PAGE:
One of McCarey's first projects as production supervisor was to develop a series of Max Davidson comedies. Somehow, McCarey's Irish heritage helped him see the possibilities for Jewish humor surrounding Max Davidson as a beseiged, henpecked husband at the mercy of his family. And what a family. Rich in visual gags and situational humor, the Max Davidson comedies written, supervised, or directed by Leo McCarey remain among the funniest - and also the most unsung - of all silent short subject films. Born in Berlin, Max Davidson's brief series ended only when ethnic humor temporarily fell out of favour. One reason it fell out of favour was quite simply that the Jews who ran Hollywood were embarrassed by what they considered to be stereotypes. Seen even today, the little comedian's material is basically inoffensive and quite restrained.


  • Thanks, I knew about the Spanish version, but are you sure about a French one? (can't find anything about it on Wiki or IMDB) I was already surprised to find Stan and Oliver spoke both Spanish and German (these films were not voiced-over, but genuinly spoken by L&H themselves).
    – paddotk
    Jul 1, 2012 at 13:33
  • According to TMC, it was filmed "in French with Georgette Rhodes as Stan's wife and in Spanish with Linda Loredo in the role." The French version does not seem to be in existence any longer. tcm.com/tcmdb/title/511011/Blotto/articles.html
    – MJ6
    Jul 1, 2012 at 17:44
  • Can you explain how using a language with Hebrew script is a visual joke beyond my suggestion that it implies he is clearly not reading it? Mar 16, 2016 at 2:39
  • @James McLeod The explanation is the same - he cannot read it. The question was about the choice of Hebrew over other languages or other ways to demonstrate not being able to read (like broken glasses, for example). If this was just for an American audience, the producers might have chosen some other language, but because they expected it to be released internationally, other audiences were taken into account.
    – MJ6
    Mar 31, 2016 at 14:46

The suggestion is that his wife is Jewish. There is an old stereotype of Jewish wives being, well, bitchy.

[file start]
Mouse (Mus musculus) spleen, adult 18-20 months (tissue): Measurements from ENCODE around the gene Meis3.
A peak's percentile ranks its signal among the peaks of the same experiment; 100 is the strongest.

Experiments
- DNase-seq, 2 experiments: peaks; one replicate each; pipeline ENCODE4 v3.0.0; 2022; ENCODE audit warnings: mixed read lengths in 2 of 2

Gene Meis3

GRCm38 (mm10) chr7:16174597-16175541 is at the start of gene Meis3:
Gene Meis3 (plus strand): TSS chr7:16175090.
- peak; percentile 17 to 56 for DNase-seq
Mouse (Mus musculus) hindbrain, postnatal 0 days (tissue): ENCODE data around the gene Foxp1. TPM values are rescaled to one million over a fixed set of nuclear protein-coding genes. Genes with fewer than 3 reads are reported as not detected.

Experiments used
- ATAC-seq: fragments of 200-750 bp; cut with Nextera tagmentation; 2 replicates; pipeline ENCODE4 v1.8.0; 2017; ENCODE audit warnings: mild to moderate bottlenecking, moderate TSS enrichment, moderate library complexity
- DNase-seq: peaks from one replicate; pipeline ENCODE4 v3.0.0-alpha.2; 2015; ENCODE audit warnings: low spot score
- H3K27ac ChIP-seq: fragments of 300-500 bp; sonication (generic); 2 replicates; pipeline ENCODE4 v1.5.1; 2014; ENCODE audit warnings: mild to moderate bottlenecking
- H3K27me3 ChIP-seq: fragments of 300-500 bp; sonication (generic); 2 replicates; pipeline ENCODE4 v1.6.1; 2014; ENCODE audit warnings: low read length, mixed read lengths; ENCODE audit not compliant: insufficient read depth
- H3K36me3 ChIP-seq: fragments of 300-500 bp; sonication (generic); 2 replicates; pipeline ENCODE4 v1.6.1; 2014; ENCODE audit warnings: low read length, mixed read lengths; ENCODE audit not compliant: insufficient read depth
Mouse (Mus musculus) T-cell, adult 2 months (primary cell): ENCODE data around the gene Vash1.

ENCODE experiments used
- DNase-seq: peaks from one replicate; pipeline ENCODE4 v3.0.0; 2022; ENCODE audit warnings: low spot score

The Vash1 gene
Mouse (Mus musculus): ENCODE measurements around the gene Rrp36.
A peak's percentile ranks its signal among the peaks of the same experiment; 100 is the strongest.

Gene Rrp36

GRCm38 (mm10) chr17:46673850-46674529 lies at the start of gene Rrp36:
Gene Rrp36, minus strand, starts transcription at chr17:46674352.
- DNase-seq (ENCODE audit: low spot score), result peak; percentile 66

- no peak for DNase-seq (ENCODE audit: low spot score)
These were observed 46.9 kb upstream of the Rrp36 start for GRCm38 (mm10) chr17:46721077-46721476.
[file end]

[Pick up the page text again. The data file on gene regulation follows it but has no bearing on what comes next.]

• While I feel really weird asking this, could you provide more elaboration on your answer?
    – MattD
    Mar 8, 2015 at 20:25
  • This might help: en.wikipedia.org/wiki/Stereotypes_of_Jews#Jewish_women I know people would like to bury their heads in the sand, but this film was made in 1930 and this was (and still is to some people) a stereotype of Jewish women. Please note, this isn't an attack or slander. I am JUST IDENTIFYING what is going on in the film.
    – Kevin
    Mar 8, 2015 at 20:51
  • I think what MattD meant is why you associate this suggestion/old stereotype with the Hebrew newspaper.
    – paddotk
    Mar 8, 2015 at 21:29
  • 1
    The original post asked why a Hebrew newspaper. I was answering that question. The newspaper is a cue to the audience identifying Stan's wife for them, building on the stereotype I mentioned above. Note how Stan picks up the paper, realizes it is in Hebrew/Yiddish and then resentfully crinkles it up and throws it on the floor. It is evident that the paper belongs to his wife as I doubt he would do that to his own paper. Many stereotypes are present in old films as they were not as sensitive as we are today about these things.
    – Kevin
    Mar 8, 2015 at 22:29
  • @Kevin I think you should add this info to your answer, it will definitively improve it. Mar 15, 2016 at 22:15

Basic logic objectively would indeed assume that if a Hebrew or Yiddish newspaper was a household item laying casually in the home portrayed there as the Laurel's, & that the paper seemed not useful to Mr. Laurel, then the other spouse, Mrs. Laurel, would seem to have need of it to be in their house, i.e. her being the Yiddish/Jewish family member in the home. Good stuff, Maynard.